Octane columnist Derek Bell discusses the USA and his time at the 2017 Monterey Car Week
It was a punishing schedule, but one that I heartily embraced. Back in August my wife Misti and I spent three days in Indianapolis getting our son Sebastian settled into his new digs at Purdue University. From there, it was off to Reno where I joined the boys at Grand Tour USA for a fantastic road trip, which included a day in Yosemite National Park.
I love America, and have travelled extensively inside its borders over five decades, but this was my first-ever visit to Yosemite. I cannot believe I left it so long. Breathtaking doesn’t even begin to describe it, but then I had the perfect tool for cruising around in: a Ferrari
250 ‘Pontoon Fender’ Testa Rossa recreation built by GTO Engineering, which just about blew my mind. What a thing!
There was no getting away from Ferraris once I made my way to Monterey for the Pebble Beach Concours d’Elegance and all the many other happenings. It amazes me just how big Monterey Car Week has become, to the point that you cannot possibly take everything in. The Motorsports Gathering at Quail Lodge kicked things off, this popular get-together having grown out of all proportion in recent years with visitors ranging from Dario Franchitti to Arnold Schwarzenegger via Nick Mason and just about every other well-known gearhead you can think of. I spent more time talking than looking at cars, but catching up with old friends and making new ones is all part of the event’s charm.
A day later, I ducked out of going to the races at Laguna Seca for the first time in many a year. As such, I missed seeing Mika Häkkinen demonstrating Emerson Fittipaldi’s 1974 F1 title-winning McLaren
M23, but I did enjoy Danny Sullivan’s Beer ’n’ Pizza Party, which was very low-key by comparison with everything else that was going on. Danny is a great guy, a highly accomplished driver and blessed with a well-rounded sense of humour. I was surrounded by motor sport old boys and also former Indy 500 runner Lyn St James, who I wouldn’t dare describe as an old girl! Beer, pizza, fast cars, good company – do you need anything else?
My main reason for being there, however, was altogether more serious: the following day’s concours on the perfectly manicured lawns of the 18th hole, against the backdrop of the Pacific Ocean. I have had a funny relationship with this kind of thing in the past, and will admit to feeling a bit uneasy about heading a team of judges as there was so much riding on a good result for owners and restorers, but I needn’t have worried. I was there to help judge one of the Ferrari classes on the field, other clipboard-wielders including fellow Scuderia Ferrari alumnus and great mate, Jacky Ickx. He and I are on the same page about most things, and we enjoyed ourselves.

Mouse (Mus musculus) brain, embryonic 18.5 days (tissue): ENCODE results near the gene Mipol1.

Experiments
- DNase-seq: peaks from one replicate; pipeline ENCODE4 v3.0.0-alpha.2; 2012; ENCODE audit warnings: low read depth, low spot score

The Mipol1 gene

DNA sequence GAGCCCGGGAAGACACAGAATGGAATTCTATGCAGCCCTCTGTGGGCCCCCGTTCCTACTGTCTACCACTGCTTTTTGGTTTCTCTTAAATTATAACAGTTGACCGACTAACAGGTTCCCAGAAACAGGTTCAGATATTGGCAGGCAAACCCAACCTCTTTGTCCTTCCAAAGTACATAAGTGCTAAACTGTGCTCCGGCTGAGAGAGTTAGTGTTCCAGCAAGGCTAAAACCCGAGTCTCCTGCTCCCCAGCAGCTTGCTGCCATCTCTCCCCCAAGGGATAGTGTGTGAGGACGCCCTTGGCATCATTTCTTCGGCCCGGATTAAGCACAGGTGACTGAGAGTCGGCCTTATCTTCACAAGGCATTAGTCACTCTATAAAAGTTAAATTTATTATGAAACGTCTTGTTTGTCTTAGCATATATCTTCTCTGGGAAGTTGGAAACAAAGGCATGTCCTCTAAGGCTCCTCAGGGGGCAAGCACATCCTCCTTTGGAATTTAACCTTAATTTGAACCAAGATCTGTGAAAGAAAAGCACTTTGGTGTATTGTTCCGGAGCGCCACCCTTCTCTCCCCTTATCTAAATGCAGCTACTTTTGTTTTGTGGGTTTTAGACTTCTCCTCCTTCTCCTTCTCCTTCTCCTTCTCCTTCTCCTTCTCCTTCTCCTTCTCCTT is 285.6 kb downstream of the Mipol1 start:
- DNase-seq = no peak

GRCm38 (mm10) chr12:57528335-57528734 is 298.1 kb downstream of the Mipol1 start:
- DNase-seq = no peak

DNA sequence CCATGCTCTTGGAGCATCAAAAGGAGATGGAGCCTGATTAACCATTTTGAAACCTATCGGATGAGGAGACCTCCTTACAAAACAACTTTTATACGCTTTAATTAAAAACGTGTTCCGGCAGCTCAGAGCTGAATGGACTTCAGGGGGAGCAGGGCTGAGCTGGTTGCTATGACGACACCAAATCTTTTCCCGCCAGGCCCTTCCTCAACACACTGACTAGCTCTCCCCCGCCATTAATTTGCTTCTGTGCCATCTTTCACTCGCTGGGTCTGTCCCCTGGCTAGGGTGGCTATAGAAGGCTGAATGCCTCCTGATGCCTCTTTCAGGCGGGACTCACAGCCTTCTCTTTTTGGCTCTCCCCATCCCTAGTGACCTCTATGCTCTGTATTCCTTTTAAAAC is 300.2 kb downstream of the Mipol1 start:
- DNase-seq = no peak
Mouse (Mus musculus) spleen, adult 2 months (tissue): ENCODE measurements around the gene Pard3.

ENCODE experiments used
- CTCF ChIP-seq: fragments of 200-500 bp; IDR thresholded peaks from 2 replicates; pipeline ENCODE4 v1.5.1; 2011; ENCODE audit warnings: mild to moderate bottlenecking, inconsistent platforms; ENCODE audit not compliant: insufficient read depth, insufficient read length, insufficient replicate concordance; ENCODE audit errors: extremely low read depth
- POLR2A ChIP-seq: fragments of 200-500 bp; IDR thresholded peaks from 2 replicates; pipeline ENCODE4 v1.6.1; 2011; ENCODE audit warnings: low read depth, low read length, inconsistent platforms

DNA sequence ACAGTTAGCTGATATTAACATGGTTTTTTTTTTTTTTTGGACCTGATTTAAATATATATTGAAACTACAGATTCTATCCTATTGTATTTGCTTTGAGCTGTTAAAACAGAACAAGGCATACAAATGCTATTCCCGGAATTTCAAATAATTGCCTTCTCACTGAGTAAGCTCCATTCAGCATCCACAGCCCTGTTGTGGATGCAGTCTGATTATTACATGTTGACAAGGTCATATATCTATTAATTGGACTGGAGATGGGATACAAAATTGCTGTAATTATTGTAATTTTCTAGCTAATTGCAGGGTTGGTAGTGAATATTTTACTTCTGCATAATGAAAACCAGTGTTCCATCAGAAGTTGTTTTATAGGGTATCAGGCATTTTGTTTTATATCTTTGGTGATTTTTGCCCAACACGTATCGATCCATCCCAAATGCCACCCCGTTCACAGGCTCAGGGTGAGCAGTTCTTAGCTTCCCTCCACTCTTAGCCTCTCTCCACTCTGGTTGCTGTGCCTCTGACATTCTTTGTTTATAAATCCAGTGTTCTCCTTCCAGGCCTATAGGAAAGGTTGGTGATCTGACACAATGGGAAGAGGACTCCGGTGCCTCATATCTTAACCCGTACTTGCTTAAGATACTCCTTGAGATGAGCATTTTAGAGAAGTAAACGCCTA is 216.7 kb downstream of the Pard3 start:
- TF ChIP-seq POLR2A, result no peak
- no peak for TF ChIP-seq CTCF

There were 70 Ferraris on display in this 70th year of the marque, divided into four categories: Grand Touring, One-Off Specials, Competition and Major Race Winners. We were tasked with judging the last. This was no easy task with each car jaw-dropping in its own way. I don’t consider myself to be a motor racing historian yet I couldn’t help but be seduced by the stories behind most of the cars.
I will admit to falling for the 1951 Ferrari 340 America Vignale Berlinetta aboard which Luigi Villoresi won the gruelling 1951 Mille Miglia in horribly wet conditions, and the 312T Formula 1 car, which was a bit more ‘my era’. This particular chassis was raced by Niki Lauda in his mid-1970s pomp, just the sort of car I would have loved to have got my bum into in period.
Ultimately, we chose to garland the 315 S Scaglietti Spider that Phil Hill and Olivier Gendebien steered to victory in the 1958 Le Mans 24 Hours, and which Mike Hawthorn and Wolfgang von Trips took to third in that year’s Targa Florio. Everything about this car was fabulous, and it was in with a shout of scooping the Best in Show prize. Ultimately, it lost out to the 1929 Mercedes-Benz Barker Tourer belonging to former PacWest team owner, Bruce McCaw. It was the right result, for this remarkable machine was the talk of the concours.
There has been little respite since; I’m writing this only a few hours after arriving back in Blighty. My next gig? Judging further cars and lusting after classic Ferraris at the Salon Privé at Blenheim Palace, ahead of the Goodwood Revival Meeting and a whole lot more besides. For someone not very interested in the historic side when an active racer, I haven’t half made up for lost time since then. I wouldn’t have it any other way.
Derek Bell took up racing in 1964 in a Lotus 7, won two World Sportscar Championships (1985 and 1986), the 24 Hours of Daytona three times in 1986, ’87 and ’89, and Le Mans five times in 1975, ’81, ’82, ’86 and ’87.
This column was originally printed in the November 2017 issue of Octane.